The US music industry Tuesday posted its strongest growth in more than a decade in the first six months as streaming subscriptions doubled, but weakness reigned in other formats.
Streaming has become for the first time the top money-maker for the US recorded music business, but it has struggled to offset falling CD sales and downloads, industry data showed Tuesday.
Remember Napster or Grokster? Both services allowed users to share computer files – usually digital music – that infringed the copyrights for those songs.
In creating what looks to be a simple children's musical instrument—a xylophone with keys in the shape of zoo animals—computer scientists at Columbia Engineering, Harvard, and MIT have demonstrated that sound can be controlled ...
Digital downloads of songs continued to fall out of favor with Americans in the first half of the year, while free and paid music-streaming revenue kept growing, even without much of a bump from the launch of Apple Music.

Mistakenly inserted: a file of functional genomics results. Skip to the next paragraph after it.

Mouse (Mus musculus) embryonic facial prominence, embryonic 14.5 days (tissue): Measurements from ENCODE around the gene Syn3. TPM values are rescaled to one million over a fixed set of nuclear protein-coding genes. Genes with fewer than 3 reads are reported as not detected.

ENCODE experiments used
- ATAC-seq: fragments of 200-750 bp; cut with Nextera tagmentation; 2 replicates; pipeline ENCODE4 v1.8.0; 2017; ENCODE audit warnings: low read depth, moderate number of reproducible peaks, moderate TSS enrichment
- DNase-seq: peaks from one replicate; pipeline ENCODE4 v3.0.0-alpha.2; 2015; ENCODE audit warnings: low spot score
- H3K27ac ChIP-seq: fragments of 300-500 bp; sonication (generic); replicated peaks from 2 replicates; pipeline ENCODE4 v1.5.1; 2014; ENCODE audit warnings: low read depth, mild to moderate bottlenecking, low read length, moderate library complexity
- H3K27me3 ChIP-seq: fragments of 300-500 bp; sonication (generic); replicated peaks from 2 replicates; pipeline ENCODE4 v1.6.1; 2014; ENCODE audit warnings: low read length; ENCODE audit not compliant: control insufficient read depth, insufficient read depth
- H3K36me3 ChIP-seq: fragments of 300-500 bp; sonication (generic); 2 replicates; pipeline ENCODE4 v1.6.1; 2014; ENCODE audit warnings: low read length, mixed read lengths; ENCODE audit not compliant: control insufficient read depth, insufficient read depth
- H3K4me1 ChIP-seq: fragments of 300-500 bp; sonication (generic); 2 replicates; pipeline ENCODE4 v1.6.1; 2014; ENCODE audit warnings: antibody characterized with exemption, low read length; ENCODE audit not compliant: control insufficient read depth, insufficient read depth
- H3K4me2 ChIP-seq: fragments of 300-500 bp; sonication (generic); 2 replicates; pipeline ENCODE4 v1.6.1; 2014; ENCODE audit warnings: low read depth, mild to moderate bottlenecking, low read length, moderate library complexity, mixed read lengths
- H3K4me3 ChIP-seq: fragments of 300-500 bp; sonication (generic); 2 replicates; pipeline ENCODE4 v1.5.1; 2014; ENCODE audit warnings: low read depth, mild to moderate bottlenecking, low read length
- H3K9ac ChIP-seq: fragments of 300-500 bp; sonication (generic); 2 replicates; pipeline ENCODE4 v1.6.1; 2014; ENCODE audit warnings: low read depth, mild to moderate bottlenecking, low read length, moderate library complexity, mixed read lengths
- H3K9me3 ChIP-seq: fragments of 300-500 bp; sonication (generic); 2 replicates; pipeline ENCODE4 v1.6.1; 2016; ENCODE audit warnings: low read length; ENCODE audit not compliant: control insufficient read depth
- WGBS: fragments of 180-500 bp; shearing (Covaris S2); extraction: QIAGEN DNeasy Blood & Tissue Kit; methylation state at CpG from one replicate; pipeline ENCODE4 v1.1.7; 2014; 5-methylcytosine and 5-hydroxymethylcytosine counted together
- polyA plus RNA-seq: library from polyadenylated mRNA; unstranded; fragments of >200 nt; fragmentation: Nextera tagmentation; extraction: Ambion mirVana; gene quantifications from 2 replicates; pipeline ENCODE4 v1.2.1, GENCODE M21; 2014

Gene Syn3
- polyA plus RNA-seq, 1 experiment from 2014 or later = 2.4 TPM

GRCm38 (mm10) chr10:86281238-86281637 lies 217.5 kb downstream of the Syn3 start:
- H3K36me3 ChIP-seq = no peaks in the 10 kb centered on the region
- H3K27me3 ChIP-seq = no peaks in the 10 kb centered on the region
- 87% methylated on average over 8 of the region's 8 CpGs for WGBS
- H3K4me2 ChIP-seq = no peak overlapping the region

Folk rock icon Neil Young has vowed to pull his music off streaming sites, complaining that even old cassettes had better sound than the online platforms.
Google teamed up with five leading orchestras in a bid to draw more classical music lovers to digital music as the streaming sector booms.
Mobile messaging giant Line on Thursday launched a digital music streaming service in Japan, stepping into a largely untapped market still dominated by sales of compact discs.
US Internet giant Yahoo said it was expanding its online offerings, unveiling 18 new video series with which it hopes to attract a larger audience and advertisers.
Fueled by the popularity of streaming, digital music has matched and will likely soon surpass physical formats in the money it generates, a global industry group said Tuesday.